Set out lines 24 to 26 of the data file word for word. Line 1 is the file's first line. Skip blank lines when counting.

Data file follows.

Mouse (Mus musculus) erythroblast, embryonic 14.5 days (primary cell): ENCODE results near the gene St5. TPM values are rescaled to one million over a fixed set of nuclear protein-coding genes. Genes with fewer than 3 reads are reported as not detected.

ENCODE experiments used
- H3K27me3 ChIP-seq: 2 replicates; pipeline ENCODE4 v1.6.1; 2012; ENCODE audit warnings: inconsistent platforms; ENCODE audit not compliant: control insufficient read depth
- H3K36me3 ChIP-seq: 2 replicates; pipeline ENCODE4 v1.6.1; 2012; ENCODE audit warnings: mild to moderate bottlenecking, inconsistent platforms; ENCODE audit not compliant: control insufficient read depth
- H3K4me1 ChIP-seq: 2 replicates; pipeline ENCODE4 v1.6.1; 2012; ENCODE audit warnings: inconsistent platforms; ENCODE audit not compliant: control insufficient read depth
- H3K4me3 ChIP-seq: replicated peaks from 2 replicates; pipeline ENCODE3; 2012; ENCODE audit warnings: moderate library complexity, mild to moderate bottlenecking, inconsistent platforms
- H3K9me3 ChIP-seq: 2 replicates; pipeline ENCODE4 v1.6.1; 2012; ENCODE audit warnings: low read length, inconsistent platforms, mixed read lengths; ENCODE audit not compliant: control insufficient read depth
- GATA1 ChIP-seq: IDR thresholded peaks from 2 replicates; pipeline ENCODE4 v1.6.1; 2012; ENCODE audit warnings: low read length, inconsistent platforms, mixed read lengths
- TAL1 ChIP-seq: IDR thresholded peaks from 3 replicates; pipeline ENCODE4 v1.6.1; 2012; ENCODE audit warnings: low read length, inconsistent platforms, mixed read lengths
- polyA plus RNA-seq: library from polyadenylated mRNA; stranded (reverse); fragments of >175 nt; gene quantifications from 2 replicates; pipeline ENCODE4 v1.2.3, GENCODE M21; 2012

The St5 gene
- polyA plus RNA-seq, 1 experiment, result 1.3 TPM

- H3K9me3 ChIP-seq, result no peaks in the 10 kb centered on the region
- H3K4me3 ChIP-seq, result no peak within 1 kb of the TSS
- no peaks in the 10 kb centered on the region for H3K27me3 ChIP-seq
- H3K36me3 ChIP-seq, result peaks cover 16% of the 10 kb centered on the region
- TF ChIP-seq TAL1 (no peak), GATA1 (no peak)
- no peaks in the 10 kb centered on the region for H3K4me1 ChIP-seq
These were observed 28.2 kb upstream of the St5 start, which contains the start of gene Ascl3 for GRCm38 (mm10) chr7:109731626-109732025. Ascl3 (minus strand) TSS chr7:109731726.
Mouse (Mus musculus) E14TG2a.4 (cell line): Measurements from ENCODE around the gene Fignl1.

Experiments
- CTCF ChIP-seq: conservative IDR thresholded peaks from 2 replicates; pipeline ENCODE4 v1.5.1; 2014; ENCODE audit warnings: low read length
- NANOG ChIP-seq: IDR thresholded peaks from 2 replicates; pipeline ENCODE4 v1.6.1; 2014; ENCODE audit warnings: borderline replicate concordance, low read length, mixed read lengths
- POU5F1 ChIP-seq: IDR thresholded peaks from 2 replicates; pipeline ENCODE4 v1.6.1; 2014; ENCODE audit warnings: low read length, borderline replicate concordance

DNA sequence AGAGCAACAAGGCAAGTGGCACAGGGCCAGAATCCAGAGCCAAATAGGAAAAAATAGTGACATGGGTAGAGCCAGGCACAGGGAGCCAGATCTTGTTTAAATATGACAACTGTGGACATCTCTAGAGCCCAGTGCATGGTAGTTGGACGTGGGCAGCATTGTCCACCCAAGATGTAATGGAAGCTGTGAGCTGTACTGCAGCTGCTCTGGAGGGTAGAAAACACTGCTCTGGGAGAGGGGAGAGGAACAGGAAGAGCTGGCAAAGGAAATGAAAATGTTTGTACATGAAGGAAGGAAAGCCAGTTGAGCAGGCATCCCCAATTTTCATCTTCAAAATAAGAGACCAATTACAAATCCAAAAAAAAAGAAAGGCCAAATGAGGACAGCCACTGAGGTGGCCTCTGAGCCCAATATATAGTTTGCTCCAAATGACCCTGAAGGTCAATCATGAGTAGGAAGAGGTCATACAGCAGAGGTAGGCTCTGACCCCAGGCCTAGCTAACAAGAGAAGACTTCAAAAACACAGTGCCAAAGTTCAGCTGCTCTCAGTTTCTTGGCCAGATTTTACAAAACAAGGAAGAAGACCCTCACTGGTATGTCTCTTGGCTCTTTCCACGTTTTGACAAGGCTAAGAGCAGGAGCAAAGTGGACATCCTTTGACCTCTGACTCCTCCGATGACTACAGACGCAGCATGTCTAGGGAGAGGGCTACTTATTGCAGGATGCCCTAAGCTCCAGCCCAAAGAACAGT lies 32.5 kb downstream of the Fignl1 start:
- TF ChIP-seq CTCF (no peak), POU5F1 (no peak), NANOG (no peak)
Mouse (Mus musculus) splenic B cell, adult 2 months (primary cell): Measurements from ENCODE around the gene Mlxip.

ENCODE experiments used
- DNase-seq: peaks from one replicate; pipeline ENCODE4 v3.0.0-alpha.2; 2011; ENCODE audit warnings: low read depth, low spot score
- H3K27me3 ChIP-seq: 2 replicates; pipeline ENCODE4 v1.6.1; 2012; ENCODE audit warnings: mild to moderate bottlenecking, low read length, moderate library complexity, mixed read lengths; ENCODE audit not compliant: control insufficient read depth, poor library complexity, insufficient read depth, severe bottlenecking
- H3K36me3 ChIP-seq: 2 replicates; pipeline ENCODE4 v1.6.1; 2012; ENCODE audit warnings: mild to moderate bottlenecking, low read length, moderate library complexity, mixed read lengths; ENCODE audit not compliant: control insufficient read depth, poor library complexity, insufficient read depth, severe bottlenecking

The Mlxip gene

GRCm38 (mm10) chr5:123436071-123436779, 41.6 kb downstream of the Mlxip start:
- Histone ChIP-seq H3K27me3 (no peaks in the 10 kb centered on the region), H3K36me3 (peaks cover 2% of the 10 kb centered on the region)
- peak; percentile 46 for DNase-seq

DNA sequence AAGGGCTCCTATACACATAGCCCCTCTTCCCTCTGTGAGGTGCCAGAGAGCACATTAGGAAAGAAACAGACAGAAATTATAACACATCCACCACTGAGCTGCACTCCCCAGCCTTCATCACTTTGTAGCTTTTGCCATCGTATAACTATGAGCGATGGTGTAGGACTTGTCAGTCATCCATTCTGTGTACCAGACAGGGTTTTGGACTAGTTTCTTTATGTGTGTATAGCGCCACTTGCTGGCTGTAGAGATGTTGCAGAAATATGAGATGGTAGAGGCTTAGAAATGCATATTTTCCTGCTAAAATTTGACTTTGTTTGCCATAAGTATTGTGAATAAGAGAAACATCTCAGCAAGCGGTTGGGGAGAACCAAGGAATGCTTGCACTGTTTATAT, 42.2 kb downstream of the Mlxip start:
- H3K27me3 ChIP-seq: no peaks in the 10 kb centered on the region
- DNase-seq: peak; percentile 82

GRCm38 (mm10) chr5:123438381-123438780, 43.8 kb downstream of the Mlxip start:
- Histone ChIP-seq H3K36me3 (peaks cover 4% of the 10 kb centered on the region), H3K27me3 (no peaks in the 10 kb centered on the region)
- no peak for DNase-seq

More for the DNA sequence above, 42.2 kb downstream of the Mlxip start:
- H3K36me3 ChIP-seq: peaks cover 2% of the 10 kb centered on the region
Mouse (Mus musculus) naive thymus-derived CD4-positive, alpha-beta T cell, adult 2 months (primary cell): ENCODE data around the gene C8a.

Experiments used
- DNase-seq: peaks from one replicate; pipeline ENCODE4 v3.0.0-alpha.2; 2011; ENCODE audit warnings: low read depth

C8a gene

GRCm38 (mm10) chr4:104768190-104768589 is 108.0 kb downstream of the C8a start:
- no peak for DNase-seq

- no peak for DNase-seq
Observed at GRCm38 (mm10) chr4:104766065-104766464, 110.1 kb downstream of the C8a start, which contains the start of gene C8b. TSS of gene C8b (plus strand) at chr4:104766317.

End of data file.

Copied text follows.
- POU5F1 ChIP-seq: IDR thresholded peaks from 2 replicates; pipeline ENCODE4 v1.6.1; 2014; ENCODE audit warnings: low read length, borderline replicate concordance

DNA sequence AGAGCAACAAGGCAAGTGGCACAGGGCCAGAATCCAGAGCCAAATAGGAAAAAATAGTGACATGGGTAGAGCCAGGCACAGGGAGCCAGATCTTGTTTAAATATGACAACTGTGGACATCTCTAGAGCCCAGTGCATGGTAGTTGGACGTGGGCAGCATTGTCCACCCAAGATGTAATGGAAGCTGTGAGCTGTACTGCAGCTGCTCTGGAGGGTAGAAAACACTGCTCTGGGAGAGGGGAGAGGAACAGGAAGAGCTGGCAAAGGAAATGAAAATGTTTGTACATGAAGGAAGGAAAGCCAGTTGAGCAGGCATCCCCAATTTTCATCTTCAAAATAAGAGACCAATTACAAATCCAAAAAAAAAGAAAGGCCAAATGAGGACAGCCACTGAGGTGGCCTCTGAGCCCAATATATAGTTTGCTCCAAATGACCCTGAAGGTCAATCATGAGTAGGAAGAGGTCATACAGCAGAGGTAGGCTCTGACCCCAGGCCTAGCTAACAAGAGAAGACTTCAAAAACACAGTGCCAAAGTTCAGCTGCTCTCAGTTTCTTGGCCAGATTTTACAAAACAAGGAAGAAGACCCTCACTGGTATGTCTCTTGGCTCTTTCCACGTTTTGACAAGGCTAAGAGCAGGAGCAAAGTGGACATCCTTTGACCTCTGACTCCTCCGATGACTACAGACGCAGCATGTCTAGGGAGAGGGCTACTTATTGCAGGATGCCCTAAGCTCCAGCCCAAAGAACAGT lies 32.5 kb downstream of the Fignl1 start:
- TF ChIP-seq CTCF (no peak), POU5F1 (no peak), NANOG (no peak)